The infamous Japanese Beetle has terrorized everything east of the Mississippi. They are large blue, green, and bronze predators that feast on leaves and flowers, leaving nothing behind. Their grub chew on the roots of grass and plants having equally as disastrous effects.

To prevent the beetle from laying eggs on the plant, spray insecticidal soap on the stems. 

If you have a grub infestation in the surrounding soil, an application of nematodes may help, but take a while to fully build up and do their job.

To terminate the adult beetle, remove them from the plant and drop into a jar of soap. They are more active during the day, so the morning is probably the best time to catch them. Baited traps can also be used when you cannot locate the intruder.

how to kill white flies

White Flies

These are tiny white bugs congregate on the leaves of plants and suck out the nutrients, stunting growth, and weakening plants. Like aphids, they leave behind a sticky honeydew that causes fungal diseases more detrimental than a wilted leaf.

To prevent the flies from landing on your plant, sticky guards can trap them and prevent them from laying eggs.  

Removal may be as simple as washing the flies off with a hose and scrubbing with insecticidal soap. You can take preventative measures by applying watered down dish soap to protect your plants.

how to kill cucumber beetles

Cucumber Beetles

These critters have an intriguing yellow and black design, but they are detrimental to squash and vegetable plants. Depending on the species, they can be striped or spotted. They burrow holes into leaves and flowers that lead to bacterial wilt that kills your harvest.

There are some species of cucumber that are resistant to this beetle, but if you have one that is not, there are steps that can be taken to combat this pesky bug:

To prevent the beetles from laying eggs, mulch your plants with loose materials such as straw or hay. In addition, spinosad organic pesticides can help fight any attacks.

how to kill a cutworm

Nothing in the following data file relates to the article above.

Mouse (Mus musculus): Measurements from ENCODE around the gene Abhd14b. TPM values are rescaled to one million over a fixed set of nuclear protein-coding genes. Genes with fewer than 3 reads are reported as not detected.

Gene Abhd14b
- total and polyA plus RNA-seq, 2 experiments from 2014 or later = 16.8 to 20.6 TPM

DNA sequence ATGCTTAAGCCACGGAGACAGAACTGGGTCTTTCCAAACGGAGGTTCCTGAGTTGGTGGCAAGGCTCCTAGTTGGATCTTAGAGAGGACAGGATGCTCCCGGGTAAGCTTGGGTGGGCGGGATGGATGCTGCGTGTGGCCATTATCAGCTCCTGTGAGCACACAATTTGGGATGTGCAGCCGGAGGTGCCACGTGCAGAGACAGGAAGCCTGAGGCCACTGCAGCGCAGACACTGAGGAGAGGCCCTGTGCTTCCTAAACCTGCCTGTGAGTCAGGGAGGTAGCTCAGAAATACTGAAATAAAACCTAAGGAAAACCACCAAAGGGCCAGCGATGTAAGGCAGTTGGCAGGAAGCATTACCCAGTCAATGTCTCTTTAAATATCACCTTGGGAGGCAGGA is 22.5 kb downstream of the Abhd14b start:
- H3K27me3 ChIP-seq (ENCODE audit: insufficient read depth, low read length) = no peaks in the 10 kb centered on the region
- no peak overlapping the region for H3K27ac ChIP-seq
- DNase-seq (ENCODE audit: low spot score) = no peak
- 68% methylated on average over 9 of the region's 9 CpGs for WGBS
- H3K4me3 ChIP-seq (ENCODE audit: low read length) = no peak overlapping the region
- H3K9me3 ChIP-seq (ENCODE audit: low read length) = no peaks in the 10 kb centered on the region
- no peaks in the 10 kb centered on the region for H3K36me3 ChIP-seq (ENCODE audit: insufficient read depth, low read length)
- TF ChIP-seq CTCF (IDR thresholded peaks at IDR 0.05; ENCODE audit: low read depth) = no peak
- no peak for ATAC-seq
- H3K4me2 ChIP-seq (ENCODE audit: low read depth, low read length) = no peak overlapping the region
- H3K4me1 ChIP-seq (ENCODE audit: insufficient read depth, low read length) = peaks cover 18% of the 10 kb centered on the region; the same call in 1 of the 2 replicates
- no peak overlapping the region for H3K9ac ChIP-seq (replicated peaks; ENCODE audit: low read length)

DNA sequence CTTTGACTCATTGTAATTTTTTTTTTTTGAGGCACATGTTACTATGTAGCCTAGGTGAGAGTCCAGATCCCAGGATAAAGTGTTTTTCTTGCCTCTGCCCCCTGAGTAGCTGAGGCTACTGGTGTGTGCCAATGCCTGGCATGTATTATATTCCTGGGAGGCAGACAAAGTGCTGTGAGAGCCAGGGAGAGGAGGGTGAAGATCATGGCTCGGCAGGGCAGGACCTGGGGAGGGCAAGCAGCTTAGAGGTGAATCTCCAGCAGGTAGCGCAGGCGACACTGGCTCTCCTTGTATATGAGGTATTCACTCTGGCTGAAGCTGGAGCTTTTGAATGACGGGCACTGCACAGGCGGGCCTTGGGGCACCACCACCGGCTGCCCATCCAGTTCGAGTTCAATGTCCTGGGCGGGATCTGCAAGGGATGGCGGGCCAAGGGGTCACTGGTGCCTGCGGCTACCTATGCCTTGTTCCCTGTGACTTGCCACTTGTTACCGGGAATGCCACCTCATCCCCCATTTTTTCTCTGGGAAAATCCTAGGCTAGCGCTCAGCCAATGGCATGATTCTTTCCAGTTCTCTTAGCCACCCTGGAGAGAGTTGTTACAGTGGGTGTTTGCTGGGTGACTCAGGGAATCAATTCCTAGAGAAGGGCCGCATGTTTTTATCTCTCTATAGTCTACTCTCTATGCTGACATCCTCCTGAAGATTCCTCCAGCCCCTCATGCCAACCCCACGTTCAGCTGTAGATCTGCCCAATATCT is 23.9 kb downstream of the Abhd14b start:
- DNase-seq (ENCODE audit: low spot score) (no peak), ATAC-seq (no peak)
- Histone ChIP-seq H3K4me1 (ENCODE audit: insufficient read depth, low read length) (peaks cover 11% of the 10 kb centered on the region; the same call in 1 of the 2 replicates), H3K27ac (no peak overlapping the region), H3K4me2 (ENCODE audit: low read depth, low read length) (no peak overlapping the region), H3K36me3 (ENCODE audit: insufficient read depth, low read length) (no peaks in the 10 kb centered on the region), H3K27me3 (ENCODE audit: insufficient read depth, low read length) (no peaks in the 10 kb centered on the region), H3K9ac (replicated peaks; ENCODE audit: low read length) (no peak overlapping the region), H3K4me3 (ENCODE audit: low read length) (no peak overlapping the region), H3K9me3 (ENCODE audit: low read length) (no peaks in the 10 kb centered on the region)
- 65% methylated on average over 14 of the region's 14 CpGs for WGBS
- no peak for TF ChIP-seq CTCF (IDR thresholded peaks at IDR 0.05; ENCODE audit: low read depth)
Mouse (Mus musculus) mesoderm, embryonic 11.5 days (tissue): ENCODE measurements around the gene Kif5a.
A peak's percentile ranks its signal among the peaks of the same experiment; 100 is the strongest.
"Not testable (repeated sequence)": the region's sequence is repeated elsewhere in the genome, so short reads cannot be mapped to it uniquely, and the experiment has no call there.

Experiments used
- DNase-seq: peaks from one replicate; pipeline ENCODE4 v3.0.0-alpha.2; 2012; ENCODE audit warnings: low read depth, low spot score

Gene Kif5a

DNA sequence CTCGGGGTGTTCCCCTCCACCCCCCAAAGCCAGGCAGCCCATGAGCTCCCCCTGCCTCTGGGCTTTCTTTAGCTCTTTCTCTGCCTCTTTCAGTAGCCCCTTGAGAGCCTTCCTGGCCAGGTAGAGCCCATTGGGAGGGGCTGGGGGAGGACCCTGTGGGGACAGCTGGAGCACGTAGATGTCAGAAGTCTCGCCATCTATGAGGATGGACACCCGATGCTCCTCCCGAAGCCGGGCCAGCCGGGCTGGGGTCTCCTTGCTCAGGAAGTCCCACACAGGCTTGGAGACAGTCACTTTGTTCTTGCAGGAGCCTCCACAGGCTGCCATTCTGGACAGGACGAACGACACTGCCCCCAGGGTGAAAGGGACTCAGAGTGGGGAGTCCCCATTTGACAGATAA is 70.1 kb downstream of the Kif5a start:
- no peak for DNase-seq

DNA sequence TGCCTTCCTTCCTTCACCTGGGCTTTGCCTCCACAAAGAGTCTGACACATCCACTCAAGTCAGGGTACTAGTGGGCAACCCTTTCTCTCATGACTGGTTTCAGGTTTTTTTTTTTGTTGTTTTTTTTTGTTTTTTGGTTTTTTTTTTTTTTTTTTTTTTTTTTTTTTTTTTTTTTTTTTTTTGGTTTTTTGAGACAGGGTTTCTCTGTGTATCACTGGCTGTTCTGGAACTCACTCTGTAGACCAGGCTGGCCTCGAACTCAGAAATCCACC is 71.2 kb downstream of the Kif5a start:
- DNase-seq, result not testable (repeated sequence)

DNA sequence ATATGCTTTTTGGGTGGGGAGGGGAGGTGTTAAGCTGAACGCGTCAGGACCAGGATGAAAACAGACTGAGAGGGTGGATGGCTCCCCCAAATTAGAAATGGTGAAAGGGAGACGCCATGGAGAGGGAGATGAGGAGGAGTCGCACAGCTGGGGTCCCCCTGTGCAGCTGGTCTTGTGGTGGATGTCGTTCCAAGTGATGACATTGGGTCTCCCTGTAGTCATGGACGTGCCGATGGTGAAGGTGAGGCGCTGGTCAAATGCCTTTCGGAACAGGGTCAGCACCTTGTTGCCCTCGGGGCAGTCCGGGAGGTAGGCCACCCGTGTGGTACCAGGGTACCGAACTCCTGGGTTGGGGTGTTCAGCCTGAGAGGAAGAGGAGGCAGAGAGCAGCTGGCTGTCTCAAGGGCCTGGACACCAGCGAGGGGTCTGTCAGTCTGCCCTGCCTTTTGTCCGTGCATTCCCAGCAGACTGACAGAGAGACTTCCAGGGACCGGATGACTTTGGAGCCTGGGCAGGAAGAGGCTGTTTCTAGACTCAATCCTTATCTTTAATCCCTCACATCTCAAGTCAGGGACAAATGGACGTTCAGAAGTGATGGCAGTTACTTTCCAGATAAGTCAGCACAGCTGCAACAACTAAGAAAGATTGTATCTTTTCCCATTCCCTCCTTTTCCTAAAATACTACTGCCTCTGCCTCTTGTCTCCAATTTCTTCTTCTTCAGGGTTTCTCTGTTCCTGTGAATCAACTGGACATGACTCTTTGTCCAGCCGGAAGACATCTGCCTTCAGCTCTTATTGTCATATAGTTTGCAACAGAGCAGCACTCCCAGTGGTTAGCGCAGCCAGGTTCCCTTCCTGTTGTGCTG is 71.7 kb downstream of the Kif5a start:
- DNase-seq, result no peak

These fat larvae feed on plants at night and hide during the day, making it difficult to locate them. However, they normally attack the stems, so if your plant is falling over, it is a sign that you have an infestation and need to take action.

When fully active in early summer, they can completely consume your new plantings, so you may want to wait until your plants have grown a little before transplanting them into the ground.

You may need to protect your newly planted greenery from cutworms using plastic or cardboard collars. Although robins like to feast on these bugs, removing them by hand may be necessary when the birds can’t do the job.

how to deter caterpillars


Although caterpillars eventually transform into beautiful butterflies, they are menaces in their early stages. Long and skinny and you can find these worm-like bugs inching their way across vegetables, ornamental plants, and trees. They tunnel through stems and fruits and chew on leaves.

There is not much you can do for caterpillars but hope that natural predators take care of them. Other than that, you can remove them by hand when you see one on your plant and be sure to harvest your fruits and vegetables before they have a chance to snack on them.

Friendly Bugs

Lady beetles, praying mantis, ladybugs, assassin bugs, and lacewings are natural predators of many pests that plague your plants. In order to attract them to your yard, consider planting a few of these perennials, herbs, and other plants in your garden: